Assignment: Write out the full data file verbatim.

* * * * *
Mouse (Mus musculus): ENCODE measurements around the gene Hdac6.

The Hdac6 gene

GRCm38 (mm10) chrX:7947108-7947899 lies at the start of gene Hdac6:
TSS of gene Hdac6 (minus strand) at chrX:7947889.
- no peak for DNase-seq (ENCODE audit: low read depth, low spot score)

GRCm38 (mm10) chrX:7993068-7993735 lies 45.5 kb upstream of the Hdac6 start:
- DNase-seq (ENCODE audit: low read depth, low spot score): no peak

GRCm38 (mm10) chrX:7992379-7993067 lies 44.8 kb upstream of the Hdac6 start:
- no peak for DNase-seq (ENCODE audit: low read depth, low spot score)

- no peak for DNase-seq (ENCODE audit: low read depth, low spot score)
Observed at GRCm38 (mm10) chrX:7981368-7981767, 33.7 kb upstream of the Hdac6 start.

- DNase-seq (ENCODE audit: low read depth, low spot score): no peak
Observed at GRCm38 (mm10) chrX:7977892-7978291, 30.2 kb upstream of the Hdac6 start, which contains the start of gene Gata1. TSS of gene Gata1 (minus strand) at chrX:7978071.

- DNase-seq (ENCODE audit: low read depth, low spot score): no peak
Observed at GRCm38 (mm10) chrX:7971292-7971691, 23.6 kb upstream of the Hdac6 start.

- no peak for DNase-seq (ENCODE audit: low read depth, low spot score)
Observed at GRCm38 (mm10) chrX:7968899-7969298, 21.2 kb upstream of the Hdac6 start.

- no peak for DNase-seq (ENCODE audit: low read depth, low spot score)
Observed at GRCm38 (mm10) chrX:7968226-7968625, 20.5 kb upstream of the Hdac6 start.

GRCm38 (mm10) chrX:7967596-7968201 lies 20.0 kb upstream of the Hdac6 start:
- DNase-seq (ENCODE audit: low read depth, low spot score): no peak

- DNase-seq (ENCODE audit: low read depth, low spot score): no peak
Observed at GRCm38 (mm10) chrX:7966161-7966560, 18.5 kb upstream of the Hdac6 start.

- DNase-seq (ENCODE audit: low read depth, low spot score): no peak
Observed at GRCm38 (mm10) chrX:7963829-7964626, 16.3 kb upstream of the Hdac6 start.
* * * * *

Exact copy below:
Mouse (Mus musculus): ENCODE measurements around the gene Hdac6.

The Hdac6 gene

GRCm38 (mm10) chrX:7947108-7947899 lies at the start of gene Hdac6:
TSS of gene Hdac6 (minus strand) at chrX:7947889.
- no peak for DNase-seq (ENCODE audit: low read depth, low spot score)

GRCm38 (mm10) chrX:7993068-7993735 lies 45.5 kb upstream of the Hdac6 start:
- DNase-seq (ENCODE audit: low read depth, low spot score): no peak

GRCm38 (mm10) chrX:7992379-7993067 lies 44.8 kb upstream of the Hdac6 start:
- no peak for DNase-seq (ENCODE audit: low read depth, low spot score)

- no peak for DNase-seq (ENCODE audit: low read depth, low spot score)
Observed at GRCm38 (mm10) chrX:7981368-7981767, 33.7 kb upstream of the Hdac6 start.

- DNase-seq (ENCODE audit: low read depth, low spot score): no peak
Observed at GRCm38 (mm10) chrX:7977892-7978291, 30.2 kb upstream of the Hdac6 start, which contains the start of gene Gata1. TSS of gene Gata1 (minus strand) at chrX:7978071.

- DNase-seq (ENCODE audit: low read depth, low spot score): no peak
Observed at GRCm38 (mm10) chrX:7971292-7971691, 23.6 kb upstream of the Hdac6 start.

- no peak for DNase-seq (ENCODE audit: low read depth, low spot score)
Observed at GRCm38 (mm10) chrX:7968899-7969298, 21.2 kb upstream of the Hdac6 start.

- no peak for DNase-seq (ENCODE audit: low read depth, low spot score)
Observed at GRCm38 (mm10) chrX:7968226-7968625, 20.5 kb upstream of the Hdac6 start.

GRCm38 (mm10) chrX:7967596-7968201 lies 20.0 kb upstream of the Hdac6 start:
- DNase-seq (ENCODE audit: low read depth, low spot score): no peak

- DNase-seq (ENCODE audit: low read depth, low spot score): no peak
Observed at GRCm38 (mm10) chrX:7966161-7966560, 18.5 kb upstream of the Hdac6 start.

- DNase-seq (ENCODE audit: low read depth, low spot score): no peak
Observed at GRCm38 (mm10) chrX:7963829-7964626, 16.3 kb upstream of the Hdac6 start.